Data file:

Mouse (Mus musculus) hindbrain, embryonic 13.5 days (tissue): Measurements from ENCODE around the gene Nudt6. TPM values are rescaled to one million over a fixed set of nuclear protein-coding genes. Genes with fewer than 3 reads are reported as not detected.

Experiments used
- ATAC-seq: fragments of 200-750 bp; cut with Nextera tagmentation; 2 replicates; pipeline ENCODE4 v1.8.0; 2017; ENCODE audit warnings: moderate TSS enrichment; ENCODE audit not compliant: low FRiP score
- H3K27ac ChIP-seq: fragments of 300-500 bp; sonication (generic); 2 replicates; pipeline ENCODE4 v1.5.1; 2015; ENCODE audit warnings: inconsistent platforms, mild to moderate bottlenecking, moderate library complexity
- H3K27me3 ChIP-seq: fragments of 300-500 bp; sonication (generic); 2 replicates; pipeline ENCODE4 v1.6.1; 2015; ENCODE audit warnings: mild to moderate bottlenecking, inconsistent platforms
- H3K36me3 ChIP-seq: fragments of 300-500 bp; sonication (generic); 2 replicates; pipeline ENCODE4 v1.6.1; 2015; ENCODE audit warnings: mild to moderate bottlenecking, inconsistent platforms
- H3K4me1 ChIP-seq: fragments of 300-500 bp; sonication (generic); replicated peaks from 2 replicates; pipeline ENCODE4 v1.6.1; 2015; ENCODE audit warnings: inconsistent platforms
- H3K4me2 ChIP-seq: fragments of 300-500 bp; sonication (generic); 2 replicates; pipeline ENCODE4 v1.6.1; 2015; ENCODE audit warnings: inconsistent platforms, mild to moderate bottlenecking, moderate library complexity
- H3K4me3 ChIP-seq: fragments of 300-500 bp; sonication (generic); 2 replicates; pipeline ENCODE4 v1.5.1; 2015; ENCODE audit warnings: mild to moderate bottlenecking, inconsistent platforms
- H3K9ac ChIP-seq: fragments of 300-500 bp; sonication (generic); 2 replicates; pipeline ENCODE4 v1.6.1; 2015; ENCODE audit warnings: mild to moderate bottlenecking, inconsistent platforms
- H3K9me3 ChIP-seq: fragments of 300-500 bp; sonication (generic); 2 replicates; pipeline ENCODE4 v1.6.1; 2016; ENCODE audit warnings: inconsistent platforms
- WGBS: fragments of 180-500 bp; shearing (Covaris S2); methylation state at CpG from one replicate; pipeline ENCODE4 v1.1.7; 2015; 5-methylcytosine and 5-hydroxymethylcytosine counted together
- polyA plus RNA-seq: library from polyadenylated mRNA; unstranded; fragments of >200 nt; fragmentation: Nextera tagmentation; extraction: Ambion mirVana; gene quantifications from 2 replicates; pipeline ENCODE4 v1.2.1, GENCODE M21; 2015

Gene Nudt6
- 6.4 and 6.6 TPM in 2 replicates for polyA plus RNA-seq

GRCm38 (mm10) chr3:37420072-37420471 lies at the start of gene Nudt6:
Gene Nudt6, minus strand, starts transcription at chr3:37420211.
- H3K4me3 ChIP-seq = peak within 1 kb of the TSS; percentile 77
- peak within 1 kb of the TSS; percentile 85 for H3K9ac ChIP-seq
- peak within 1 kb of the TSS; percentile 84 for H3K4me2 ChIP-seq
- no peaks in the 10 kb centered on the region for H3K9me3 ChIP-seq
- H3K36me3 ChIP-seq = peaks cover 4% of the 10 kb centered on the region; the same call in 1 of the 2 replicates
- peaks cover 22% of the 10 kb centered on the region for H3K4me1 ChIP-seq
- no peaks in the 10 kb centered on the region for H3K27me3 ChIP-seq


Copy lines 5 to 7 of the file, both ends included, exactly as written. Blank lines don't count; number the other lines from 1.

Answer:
- H3K27me3 ChIP-seq: fragments of 300-500 bp; sonication (generic); 2 replicates; pipeline ENCODE4 v1.6.1; 2015; ENCODE audit warnings: mild to moderate bottlenecking, inconsistent platforms
- H3K36me3 ChIP-seq: fragments of 300-500 bp; sonication (generic); 2 replicates; pipeline ENCODE4 v1.6.1; 2015; ENCODE audit warnings: mild to moderate bottlenecking, inconsistent platforms
- H3K4me1 ChIP-seq: fragments of 300-500 bp; sonication (generic); replicated peaks from 2 replicates; pipeline ENCODE4 v1.6.1; 2015; ENCODE audit warnings: inconsistent platforms